Putting The Brakes On Texting At Lights - WJBF-TV ABC 6 Augusta-Aiken

Putting The Brakes On Texting At Lights

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The numbers from the National Safety Council show 28% of car crashes in the U-S are caused by somebody on their cell phone. Texting and driving's been illegal in Georgia since July of 2010. That law also banned teenagers from using their phone at all while behind the wheel. Dee Griffin found two other things many of us do with our phones in the car are actually illegal.

At just about any intersection, on any given day, at any given time you see them. People texting behind the wheel. It's been three years since the anti-texting and driving law was implemented in Georgia. Still, drivers continue to take matters into their own hands, defying the rules of the road and state. Trooper Matthew McDonald of the Georgia State Patrol explains, "we have been working to aggressively tackle the issue. We're constantly finding drivers distracted. Cell phones now a days definitely the Ipads and other smart devices certainly are a distraction to drivers on the road."

While the 2010 law specifically outline the rules against texting while a car is in motion. Many people are using time at lights and intersections to respond to text messages and emails.  It may seem like the ideal opportunity since the car is not in motion. But, state police say it's illegal and they are working to put the brakes on violators. Trooper McDonald says, "we have a lot of people that'll sit at a red light and they think simply because they're not moving down the road they can sit there and they can text and they're okay. That's not the case. You have to be lawfully parked off the roadway."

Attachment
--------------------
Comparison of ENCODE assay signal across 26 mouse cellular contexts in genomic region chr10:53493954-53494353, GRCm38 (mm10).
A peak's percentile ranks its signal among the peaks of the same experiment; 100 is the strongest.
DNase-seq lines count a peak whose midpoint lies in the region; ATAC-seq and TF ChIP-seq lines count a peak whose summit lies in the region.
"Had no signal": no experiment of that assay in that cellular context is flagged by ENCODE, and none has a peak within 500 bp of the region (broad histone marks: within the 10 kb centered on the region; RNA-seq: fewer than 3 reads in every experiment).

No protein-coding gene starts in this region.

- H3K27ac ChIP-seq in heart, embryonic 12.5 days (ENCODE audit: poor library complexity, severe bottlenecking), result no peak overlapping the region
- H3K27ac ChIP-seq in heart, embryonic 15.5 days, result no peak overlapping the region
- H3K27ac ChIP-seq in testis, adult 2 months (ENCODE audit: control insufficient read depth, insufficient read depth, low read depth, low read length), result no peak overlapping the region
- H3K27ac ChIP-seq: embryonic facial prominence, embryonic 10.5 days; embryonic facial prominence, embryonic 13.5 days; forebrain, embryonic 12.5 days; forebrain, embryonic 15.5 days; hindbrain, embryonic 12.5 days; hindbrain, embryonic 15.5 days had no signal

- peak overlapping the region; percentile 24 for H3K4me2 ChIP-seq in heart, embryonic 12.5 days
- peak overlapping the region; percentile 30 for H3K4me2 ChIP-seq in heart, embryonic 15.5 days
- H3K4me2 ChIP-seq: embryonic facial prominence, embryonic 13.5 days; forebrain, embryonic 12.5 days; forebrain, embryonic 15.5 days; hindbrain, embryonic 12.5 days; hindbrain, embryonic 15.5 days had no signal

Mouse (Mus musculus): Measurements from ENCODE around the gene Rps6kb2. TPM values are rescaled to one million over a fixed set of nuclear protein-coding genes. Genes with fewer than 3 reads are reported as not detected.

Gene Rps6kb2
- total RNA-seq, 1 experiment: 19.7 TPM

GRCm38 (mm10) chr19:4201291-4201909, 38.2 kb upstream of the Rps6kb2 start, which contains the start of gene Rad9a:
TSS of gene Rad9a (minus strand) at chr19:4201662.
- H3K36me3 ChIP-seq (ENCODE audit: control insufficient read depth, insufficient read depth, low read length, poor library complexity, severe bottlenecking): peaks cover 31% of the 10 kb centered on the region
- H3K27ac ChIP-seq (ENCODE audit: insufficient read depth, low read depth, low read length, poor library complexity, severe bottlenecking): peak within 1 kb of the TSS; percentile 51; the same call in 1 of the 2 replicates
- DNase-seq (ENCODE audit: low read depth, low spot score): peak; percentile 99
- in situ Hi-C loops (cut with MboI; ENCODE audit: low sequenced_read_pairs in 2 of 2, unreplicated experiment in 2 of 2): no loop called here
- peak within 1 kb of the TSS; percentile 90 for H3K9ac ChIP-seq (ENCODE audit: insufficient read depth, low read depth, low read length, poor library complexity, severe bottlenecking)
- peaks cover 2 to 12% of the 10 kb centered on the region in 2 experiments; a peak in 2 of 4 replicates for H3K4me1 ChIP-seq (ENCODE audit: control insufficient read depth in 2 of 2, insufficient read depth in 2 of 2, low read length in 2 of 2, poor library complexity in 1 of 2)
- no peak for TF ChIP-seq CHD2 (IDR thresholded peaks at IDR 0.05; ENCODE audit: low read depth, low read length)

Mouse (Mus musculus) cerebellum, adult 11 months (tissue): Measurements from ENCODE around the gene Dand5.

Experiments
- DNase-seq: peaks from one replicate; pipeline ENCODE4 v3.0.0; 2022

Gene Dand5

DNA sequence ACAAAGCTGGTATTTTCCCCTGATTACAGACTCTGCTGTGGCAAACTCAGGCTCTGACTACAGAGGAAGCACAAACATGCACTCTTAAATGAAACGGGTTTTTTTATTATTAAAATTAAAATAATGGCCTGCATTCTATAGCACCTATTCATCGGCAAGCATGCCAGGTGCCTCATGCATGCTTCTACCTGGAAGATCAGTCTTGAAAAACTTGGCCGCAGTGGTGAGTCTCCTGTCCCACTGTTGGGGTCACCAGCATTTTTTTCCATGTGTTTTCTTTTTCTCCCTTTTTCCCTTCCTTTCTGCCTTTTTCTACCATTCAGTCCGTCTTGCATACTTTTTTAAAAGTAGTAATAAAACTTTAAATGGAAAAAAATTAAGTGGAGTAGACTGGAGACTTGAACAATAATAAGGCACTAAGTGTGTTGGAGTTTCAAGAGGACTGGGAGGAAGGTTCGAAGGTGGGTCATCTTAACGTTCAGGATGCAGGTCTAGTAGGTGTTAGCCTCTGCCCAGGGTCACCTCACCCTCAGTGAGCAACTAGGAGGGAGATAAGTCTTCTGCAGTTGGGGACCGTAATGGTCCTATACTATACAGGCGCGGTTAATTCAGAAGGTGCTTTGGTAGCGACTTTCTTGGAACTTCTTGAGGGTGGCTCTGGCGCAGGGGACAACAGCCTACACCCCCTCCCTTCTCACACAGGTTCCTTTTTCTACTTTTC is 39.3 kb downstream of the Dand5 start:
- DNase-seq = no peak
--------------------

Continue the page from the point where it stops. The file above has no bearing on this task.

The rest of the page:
It's a law that just about everyone has broken, unknowingly. "I don't want to incriminate myself but I think I do that from time to time when I'm at a stop light," says one driver.

Another little known law clears the blurred lines of map usage while behind the wheels. "It would have to be an app. You can't go to a web page and use a bing map or google maps or some of the others and actually go to the internet and search it or read the directions," says Trooper McDonald.  The voice controlled maps are fine as long as drivers are not looking down which usually puts people in the fast lane to a ticket. "Not trying to give too much away, but, people that are simply trying to look down even if they're trying to glance down at their phone your heads only going to do that for so long and eventually that head's going to drop and we know what you're doing."

Violators can face tickets of more than one hundred dollars.  Also, headphones are not legal while driving.

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